It’s this character development that The Devil In Me does masterfully. I started the game, hating every character I encountered. But by the final act, not only did I like the characters, I was desperate to keep them alive. I agonized over every choice, lest it led to an untimely maiming, and I saw my own affection reflected in the way the characters treated each other. This subtle, gradual development is artful writing, and one of the strengths of Supermassive Games. It’s rare that a developer would risk giving you a cast of unlikable characters, when the whole premise is to try to keep as many of them alive as possible, and yet the characters are written with such attention to detail it’s so easy to see parts of yourself reflected in them.
Nothing Breaks Immersion Like Clipping Through the Map
That being said, there were moments where my utter infatuation with the characters and phenomenal story waned. And that happened most frequently while fighting to control my character, or look around a room, or to push past other characters. This is a fairly common complaint for the series, and it can make certain sections of the game a huge slog.
But it’s easy to see where the money went, since gameplay mechanics were clearly not the priority. The cast carries some big names, like Jessie Buckley, John Dagleish, and Pip Torrens, and Supermassive Games used detailed motion capture to ensure that each facial expression and movement was realistic to their actors. This, coupled with the storytelling and amazing, sometimes photorealistic graphics, were undoubtedly huge parts of the budget.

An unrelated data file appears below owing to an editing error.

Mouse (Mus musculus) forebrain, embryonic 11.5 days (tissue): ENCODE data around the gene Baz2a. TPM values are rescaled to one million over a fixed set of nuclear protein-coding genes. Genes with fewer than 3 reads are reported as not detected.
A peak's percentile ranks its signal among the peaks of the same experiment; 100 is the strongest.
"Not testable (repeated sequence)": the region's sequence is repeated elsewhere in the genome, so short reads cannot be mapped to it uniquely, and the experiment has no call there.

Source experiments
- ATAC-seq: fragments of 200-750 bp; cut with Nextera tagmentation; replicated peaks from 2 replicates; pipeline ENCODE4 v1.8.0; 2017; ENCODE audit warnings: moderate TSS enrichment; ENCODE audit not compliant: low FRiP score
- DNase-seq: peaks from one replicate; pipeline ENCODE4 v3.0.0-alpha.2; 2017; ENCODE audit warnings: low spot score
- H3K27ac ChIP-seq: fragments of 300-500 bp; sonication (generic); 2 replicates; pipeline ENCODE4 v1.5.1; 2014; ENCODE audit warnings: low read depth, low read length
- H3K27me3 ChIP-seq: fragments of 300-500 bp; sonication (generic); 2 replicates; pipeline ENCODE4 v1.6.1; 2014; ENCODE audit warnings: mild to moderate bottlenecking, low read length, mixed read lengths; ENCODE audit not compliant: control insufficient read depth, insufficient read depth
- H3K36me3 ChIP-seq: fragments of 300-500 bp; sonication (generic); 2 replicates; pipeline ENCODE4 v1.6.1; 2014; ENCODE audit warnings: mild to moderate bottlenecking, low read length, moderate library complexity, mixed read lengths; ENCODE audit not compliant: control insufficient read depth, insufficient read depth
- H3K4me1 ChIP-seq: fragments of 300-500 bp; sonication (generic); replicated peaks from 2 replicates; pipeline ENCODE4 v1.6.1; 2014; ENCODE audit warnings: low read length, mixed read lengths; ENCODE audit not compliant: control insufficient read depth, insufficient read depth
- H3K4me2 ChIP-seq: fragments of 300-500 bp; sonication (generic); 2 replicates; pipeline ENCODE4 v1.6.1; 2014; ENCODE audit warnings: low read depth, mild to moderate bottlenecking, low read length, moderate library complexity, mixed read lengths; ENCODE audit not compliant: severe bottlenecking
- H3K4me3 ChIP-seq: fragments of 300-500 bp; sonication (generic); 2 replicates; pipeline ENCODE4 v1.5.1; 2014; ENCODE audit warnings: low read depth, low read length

But I would have happily traded some of the bigger names in the lineup if it meant I could see where I was going while walking through some of the tighter areas the game has to offer. There’s nothing more annoying than trying to find an Obol buried in the grass when your camera is determined to fight you every step of the way, or when you jump off a ledge only to fall through the map, clipping into a navy-blue abyss.
Gameplay is consistently the weakest part of The Dark Pictures Anthology series, as it usually consists of strolling through an environment, performing a quick time event, investigating an object, or finding one of the dozens of collectibles.
Despite this, The Devil In Me otherwise maintains its immersion and allure through great sound effects and amazing environments. While I can’t say I was a fan of some of the cheaper jump scares, it’s hard not to appreciate the subtle nods to some of the horror movie greats, from The Shining to Friday The Thirteenth.
The Devil in Me is easily the best installment of The Dark Pictures Anthology. Its character arcs, tension, momentum, and story are all phenomenal. And as a person who believes that story and characters are the heart and soul of a game, The Devil In Me is my pick for best horror game of 2022.
- A multi-layered story with an engaging premise
- Realistic characters and interactions
- Accessible for players of all skill levels
- Your choices and actions matter
- Clunky controls
- Limited gameplay
- No option to skip past cut scenes